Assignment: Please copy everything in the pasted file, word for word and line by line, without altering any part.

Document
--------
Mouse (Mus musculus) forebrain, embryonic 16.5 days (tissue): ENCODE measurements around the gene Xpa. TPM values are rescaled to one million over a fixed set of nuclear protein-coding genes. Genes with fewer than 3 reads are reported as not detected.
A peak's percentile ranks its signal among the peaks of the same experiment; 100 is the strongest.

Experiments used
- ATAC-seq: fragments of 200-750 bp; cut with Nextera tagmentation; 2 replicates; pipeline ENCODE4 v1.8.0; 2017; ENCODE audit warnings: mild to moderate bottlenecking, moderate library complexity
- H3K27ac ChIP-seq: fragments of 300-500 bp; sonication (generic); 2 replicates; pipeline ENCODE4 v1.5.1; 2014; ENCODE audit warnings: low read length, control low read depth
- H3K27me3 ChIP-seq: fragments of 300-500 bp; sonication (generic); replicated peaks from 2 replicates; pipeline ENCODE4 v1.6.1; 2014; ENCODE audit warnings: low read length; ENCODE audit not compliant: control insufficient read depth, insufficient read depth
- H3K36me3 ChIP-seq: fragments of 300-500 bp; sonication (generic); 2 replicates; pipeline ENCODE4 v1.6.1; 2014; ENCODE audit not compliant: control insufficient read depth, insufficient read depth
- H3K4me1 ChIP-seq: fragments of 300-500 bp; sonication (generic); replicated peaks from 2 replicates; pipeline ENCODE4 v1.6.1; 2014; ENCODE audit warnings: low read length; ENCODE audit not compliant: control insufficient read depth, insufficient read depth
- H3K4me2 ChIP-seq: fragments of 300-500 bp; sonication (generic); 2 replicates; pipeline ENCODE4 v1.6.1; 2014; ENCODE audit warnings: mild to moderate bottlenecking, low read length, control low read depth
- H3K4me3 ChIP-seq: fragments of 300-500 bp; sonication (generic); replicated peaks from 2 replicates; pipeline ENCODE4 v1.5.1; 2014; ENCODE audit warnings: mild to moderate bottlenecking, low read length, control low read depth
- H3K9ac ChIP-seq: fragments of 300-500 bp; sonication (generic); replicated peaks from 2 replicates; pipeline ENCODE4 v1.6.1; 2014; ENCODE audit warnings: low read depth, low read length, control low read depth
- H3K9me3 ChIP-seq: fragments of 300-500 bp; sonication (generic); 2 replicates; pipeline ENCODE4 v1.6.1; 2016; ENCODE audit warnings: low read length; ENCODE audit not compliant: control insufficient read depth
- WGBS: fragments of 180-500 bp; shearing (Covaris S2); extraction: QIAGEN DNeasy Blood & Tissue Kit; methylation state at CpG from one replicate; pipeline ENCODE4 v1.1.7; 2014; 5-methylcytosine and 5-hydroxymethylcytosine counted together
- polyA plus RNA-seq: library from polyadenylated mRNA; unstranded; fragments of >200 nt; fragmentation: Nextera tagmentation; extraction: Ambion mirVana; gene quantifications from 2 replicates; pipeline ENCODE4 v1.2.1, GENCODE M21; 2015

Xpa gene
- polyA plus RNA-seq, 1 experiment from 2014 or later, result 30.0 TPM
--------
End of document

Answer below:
Mouse (Mus musculus) forebrain, embryonic 16.5 days (tissue): ENCODE measurements around the gene Xpa. TPM values are rescaled to one million over a fixed set of nuclear protein-coding genes. Genes with fewer than 3 reads are reported as not detected.
A peak's percentile ranks its signal among the peaks of the same experiment; 100 is the strongest.

Experiments used
- ATAC-seq: fragments of 200-750 bp; cut with Nextera tagmentation; 2 replicates; pipeline ENCODE4 v1.8.0; 2017; ENCODE audit warnings: mild to moderate bottlenecking, moderate library complexity
- H3K27ac ChIP-seq: fragments of 300-500 bp; sonication (generic); 2 replicates; pipeline ENCODE4 v1.5.1; 2014; ENCODE audit warnings: low read length, control low read depth
- H3K27me3 ChIP-seq: fragments of 300-500 bp; sonication (generic); replicated peaks from 2 replicates; pipeline ENCODE4 v1.6.1; 2014; ENCODE audit warnings: low read length; ENCODE audit not compliant: control insufficient read depth, insufficient read depth
- H3K36me3 ChIP-seq: fragments of 300-500 bp; sonication (generic); 2 replicates; pipeline ENCODE4 v1.6.1; 2014; ENCODE audit not compliant: control insufficient read depth, insufficient read depth
- H3K4me1 ChIP-seq: fragments of 300-500 bp; sonication (generic); replicated peaks from 2 replicates; pipeline ENCODE4 v1.6.1; 2014; ENCODE audit warnings: low read length; ENCODE audit not compliant: control insufficient read depth, insufficient read depth
- H3K4me2 ChIP-seq: fragments of 300-500 bp; sonication (generic); 2 replicates; pipeline ENCODE4 v1.6.1; 2014; ENCODE audit warnings: mild to moderate bottlenecking, low read length, control low read depth
- H3K4me3 ChIP-seq: fragments of 300-500 bp; sonication (generic); replicated peaks from 2 replicates; pipeline ENCODE4 v1.5.1; 2014; ENCODE audit warnings: mild to moderate bottlenecking, low read length, control low read depth
- H3K9ac ChIP-seq: fragments of 300-500 bp; sonication (generic); replicated peaks from 2 replicates; pipeline ENCODE4 v1.6.1; 2014; ENCODE audit warnings: low read depth, low read length, control low read depth
- H3K9me3 ChIP-seq: fragments of 300-500 bp; sonication (generic); 2 replicates; pipeline ENCODE4 v1.6.1; 2016; ENCODE audit warnings: low read length; ENCODE audit not compliant: control insufficient read depth
- WGBS: fragments of 180-500 bp; shearing (Covaris S2); extraction: QIAGEN DNeasy Blood & Tissue Kit; methylation state at CpG from one replicate; pipeline ENCODE4 v1.1.7; 2014; 5-methylcytosine and 5-hydroxymethylcytosine counted together
- polyA plus RNA-seq: library from polyadenylated mRNA; unstranded; fragments of >200 nt; fragmentation: Nextera tagmentation; extraction: Ambion mirVana; gene quantifications from 2 replicates; pipeline ENCODE4 v1.2.1, GENCODE M21; 2015

Xpa gene
- polyA plus RNA-seq, 1 experiment from 2014 or later, result 30.0 TPM